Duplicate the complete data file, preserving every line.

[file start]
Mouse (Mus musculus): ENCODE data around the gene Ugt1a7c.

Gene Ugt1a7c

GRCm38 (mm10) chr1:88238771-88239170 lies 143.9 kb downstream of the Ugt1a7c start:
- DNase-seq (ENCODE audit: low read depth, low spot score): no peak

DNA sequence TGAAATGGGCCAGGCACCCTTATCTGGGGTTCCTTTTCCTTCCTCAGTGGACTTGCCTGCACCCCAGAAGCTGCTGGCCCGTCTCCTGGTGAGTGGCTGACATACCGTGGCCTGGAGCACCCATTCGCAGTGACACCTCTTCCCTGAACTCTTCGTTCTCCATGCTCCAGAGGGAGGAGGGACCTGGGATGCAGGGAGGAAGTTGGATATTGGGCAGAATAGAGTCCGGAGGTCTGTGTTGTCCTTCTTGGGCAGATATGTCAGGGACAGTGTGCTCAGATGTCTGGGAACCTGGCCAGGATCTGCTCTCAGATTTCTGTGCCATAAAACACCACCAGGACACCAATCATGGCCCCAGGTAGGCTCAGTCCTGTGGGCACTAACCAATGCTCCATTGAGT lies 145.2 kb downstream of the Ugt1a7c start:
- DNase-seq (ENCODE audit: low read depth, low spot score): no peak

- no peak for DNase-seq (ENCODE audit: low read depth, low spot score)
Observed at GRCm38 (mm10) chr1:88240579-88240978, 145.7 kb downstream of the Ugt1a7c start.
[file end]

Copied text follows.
Mouse (Mus musculus): ENCODE data around the gene Ugt1a7c.

Gene Ugt1a7c

GRCm38 (mm10) chr1:88238771-88239170 lies 143.9 kb downstream of the Ugt1a7c start:
- DNase-seq (ENCODE audit: low read depth, low spot score): no peak

DNA sequence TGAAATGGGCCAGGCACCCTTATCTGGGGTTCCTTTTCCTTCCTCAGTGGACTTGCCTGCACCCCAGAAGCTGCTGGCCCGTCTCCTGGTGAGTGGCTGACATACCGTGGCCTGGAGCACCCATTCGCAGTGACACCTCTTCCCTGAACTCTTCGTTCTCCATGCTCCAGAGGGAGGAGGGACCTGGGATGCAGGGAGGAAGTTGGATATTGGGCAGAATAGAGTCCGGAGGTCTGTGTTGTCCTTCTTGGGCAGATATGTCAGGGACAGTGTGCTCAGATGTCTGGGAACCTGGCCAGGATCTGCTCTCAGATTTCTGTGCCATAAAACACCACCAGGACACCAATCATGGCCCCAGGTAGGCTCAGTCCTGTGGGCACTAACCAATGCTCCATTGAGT lies 145.2 kb downstream of the Ugt1a7c start:
- DNase-seq (ENCODE audit: low read depth, low spot score): no peak

- no peak for DNase-seq (ENCODE audit: low read depth, low spot score)
Observed at GRCm38 (mm10) chr1:88240579-88240978, 145.7 kb downstream of the Ugt1a7c start.